With every breath you take, every move you make, you are inhaling tens of thousands of micro-organisms which will not affect healthy people, but can have an effect on those with respiratory illnesses.
Scientists here have conducted the first study of the atmosphere undertaken in the tropical region to understand what we inhale and how it possibly impacts us.
A team of researchers from the Singapore Centre for Environmental Life Sciences Engineering (SCELSE) at Nanyang Technological University (NTU) found that, on average, humans breathe in between 100,000 and one million micro-organisms of more than 1,000 different types a day, with at least 725 species of them constantly present in the air around us.
These microscopic living things cannot be seen by the naked eye and include bacteria and fungi, which dominate the atmosphere in abundance at different times of the day.
The team said that microbial communities in the atmosphere have an effect on environmental and human health, with the most immediate impact on patients with respiratory illnesses.
Professor Stephan Schuster, research director at SCELSE and genomics professor at NTU, said: "What we already know is that healthy people are unaffected. But, at the same time, it is clear that people who have respiratory problems - they seem to respond to the organisms in the air."
On average, humans breathe in 11 cubic m, or 11,000 litres, of air daily.
Depending on the environment they are in, the air they breathe in could contain 50,000 organism cells in the tropics during the day, but 30 to 100 times that number at night.
Someone who is jogging at night will breathe in, on average, 100 times more micro-organisms than if he were to jog at noon.
The day and night differential is possibly driven by changes in the environment, such as humidity, rainfall, solar radiation and carbon dioxide levels, scientists believe.
In the study, air sample collectors were set up on a rooftop at the NTU campus, gathering samples every two hours over the course of five days. The same experiment was repeated every three months for 13 months.
Depending on the environment (people) are in, the air they breathe in could contain 50,000 organism cells in the tropics during the day, but 30 to 100 times that number at night. Someone who is jogging at night will breathe in, on average, 100 times more micro-organisms than if he were to jog at noon.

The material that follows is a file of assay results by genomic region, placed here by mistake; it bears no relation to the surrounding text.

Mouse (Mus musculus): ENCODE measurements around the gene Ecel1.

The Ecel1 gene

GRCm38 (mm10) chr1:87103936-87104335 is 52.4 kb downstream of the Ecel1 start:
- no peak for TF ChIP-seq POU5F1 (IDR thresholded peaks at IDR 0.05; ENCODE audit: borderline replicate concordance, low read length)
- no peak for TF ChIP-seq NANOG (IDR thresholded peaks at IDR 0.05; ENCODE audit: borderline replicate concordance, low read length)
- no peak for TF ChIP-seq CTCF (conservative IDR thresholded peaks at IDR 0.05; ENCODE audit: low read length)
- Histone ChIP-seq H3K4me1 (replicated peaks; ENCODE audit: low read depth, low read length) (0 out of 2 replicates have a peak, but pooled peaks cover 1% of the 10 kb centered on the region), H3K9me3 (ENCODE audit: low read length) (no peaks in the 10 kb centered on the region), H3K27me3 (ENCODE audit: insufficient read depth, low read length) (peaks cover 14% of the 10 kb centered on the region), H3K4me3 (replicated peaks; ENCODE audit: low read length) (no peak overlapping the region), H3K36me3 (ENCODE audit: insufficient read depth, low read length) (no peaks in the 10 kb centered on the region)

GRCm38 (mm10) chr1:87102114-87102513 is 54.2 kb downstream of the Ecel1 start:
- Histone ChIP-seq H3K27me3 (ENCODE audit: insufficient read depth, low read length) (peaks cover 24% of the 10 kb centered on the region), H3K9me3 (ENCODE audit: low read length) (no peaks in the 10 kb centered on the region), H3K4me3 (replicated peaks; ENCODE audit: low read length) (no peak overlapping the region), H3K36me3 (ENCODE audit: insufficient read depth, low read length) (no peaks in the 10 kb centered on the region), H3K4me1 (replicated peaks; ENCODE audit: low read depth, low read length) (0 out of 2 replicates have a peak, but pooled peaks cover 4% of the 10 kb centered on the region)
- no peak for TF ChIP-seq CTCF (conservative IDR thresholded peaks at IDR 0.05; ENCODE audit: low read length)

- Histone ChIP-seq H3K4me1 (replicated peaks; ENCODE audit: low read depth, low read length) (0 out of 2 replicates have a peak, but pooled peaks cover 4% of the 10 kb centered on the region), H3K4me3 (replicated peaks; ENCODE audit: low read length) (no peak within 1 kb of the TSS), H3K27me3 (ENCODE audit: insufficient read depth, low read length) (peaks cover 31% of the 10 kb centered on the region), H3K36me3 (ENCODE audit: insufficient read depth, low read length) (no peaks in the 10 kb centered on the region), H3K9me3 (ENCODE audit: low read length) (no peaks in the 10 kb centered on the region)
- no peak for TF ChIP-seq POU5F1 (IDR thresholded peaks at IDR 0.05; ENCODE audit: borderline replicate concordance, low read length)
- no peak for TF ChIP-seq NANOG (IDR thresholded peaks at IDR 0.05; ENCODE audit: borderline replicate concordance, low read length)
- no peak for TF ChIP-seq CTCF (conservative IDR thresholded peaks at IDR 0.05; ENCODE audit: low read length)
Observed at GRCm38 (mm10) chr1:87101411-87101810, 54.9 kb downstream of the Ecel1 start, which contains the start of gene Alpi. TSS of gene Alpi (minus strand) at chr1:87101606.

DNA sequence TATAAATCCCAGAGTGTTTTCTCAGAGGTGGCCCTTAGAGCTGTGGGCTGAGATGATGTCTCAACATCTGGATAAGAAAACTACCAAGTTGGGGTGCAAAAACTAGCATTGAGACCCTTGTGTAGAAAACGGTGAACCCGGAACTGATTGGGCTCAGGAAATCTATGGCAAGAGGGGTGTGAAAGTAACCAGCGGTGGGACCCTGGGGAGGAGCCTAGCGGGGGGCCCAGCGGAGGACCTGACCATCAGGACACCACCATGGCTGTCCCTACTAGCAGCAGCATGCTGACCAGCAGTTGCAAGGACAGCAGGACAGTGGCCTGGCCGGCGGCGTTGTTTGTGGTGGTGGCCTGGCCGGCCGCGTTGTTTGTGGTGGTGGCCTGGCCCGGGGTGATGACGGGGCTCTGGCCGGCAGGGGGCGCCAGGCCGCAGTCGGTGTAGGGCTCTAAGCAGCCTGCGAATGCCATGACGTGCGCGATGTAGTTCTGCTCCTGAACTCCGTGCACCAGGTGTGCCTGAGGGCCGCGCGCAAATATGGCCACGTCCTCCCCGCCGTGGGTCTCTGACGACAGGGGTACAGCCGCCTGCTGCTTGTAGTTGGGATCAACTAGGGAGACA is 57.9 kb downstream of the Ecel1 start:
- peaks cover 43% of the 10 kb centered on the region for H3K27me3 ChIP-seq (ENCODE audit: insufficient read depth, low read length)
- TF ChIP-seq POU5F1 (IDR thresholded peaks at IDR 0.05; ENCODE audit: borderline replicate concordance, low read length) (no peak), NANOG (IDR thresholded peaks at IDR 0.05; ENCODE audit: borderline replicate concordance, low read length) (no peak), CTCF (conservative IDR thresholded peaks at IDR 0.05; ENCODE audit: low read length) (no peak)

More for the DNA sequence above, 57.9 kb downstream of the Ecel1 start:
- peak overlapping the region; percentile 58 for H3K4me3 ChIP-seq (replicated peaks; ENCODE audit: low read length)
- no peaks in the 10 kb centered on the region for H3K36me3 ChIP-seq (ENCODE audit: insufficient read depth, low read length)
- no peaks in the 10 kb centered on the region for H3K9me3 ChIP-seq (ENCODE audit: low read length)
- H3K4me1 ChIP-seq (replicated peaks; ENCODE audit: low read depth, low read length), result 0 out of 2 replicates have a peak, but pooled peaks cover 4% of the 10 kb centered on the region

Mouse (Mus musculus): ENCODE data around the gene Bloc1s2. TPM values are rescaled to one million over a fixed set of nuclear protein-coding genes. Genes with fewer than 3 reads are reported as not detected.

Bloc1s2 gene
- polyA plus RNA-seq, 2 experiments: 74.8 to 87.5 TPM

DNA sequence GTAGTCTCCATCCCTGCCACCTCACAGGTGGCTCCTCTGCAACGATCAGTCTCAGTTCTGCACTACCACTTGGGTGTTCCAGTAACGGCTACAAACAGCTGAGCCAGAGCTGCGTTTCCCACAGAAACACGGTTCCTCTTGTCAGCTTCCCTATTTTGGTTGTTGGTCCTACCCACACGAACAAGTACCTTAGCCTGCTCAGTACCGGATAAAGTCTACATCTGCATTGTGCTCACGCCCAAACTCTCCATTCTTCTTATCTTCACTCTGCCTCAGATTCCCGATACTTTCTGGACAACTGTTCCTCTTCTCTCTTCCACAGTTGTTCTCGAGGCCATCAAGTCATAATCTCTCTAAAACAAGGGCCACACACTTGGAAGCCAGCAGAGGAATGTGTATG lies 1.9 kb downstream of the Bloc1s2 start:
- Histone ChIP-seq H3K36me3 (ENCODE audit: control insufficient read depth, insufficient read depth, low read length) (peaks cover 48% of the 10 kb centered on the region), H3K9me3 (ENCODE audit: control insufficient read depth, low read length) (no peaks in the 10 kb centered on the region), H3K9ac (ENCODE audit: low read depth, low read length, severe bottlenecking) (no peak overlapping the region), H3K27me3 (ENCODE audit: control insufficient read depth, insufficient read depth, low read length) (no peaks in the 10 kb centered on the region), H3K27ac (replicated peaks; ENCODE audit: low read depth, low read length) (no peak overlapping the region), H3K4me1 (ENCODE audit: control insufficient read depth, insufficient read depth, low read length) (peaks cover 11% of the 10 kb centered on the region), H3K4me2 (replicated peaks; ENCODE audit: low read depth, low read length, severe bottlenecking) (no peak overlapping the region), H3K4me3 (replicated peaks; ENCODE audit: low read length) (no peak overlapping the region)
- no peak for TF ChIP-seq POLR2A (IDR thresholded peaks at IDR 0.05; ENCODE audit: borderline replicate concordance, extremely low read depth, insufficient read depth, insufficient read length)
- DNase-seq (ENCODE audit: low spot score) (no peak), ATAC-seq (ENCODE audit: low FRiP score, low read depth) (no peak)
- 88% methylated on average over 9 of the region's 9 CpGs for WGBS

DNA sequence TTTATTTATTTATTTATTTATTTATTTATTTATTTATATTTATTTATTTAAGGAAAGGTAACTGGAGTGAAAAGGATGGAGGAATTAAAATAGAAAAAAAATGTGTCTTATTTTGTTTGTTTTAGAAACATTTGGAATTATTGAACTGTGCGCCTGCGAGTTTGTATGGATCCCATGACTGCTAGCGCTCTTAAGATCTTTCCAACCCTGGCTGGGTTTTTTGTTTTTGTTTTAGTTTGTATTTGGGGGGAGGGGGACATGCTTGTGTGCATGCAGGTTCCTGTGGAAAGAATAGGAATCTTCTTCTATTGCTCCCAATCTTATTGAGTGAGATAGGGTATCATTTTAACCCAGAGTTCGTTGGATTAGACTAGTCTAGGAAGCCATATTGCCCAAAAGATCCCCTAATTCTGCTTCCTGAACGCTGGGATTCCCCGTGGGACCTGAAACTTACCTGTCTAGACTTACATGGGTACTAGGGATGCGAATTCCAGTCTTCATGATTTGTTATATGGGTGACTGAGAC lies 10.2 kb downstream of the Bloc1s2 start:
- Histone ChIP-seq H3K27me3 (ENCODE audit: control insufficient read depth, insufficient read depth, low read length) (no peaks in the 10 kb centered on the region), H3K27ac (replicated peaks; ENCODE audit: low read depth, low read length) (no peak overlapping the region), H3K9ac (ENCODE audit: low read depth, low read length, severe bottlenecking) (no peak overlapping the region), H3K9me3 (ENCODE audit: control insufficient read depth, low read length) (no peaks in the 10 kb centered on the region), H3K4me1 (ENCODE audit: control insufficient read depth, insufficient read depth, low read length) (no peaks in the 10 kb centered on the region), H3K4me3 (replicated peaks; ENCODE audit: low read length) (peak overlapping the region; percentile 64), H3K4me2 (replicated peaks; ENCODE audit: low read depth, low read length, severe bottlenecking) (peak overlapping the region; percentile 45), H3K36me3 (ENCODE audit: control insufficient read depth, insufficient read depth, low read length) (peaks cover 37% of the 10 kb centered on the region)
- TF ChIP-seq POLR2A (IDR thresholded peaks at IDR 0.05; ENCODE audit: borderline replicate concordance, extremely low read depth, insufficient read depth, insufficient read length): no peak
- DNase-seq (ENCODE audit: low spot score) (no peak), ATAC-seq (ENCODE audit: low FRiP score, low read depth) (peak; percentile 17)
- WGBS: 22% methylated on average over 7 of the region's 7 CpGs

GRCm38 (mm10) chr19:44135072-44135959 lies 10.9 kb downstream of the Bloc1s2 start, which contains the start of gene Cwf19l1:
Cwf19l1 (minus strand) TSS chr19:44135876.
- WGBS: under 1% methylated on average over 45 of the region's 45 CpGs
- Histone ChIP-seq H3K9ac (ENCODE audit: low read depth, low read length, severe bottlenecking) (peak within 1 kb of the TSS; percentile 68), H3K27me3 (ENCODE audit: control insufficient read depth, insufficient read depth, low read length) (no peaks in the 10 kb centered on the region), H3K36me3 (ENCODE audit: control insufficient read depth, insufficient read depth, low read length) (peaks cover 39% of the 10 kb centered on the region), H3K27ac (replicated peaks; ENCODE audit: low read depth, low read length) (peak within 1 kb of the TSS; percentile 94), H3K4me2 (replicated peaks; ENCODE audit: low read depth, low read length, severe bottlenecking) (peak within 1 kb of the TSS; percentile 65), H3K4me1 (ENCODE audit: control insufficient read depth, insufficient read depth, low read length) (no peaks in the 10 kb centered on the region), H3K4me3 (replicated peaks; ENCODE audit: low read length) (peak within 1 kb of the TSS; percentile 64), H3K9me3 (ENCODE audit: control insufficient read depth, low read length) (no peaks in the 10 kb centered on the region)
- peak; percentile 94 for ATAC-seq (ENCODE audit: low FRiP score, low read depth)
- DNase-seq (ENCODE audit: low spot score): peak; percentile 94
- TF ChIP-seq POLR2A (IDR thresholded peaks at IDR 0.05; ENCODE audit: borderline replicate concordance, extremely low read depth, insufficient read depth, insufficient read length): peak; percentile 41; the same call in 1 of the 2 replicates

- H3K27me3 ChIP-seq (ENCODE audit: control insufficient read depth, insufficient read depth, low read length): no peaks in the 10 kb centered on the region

Airborne biomass was collected by pumping air through an electrostatic filter retaining particles that ranged from 0.5mm to 10mm.
Previously, air samples had to be amassed for weeks or months before they would be considered sufficient for analysis.
A new biomass DNA sequence protocol developed by the team allowed them to analyse smaller volumes of air and study hourly changes in the composition of micro-organisms in the air.
The findings of the study revealed that tropical air had a microbial diversity that is as complex as other ecosystems, such as sea water, soil and the human gut.
Singapore is the only country in the world to have a complete map of airborne organisms, said Prof Schuster.
He added that understanding the dynamics of bioaerosols - or airborne micro-organisms - will help in managing indoor air quality.
"When one cools the air inside a room very rapidly, such as with the use of air-conditioning, it can lead to condensation of water on surfaces, a pre-condition for mould and fungal growth," he said.
In the long term, people could suffer from the organic compounds and spores that are released into the air from this mould, he said, noting that proper ventilation and monitoring the relative humidity of a room are important in preventing fungal growth.
At the moment, the researchers are working with NTU's Lee Kong Chian School of Medicine to look at how bioaerosols affect patients with bronchitis, chronic obstructive pulmonary disease and severe asthma.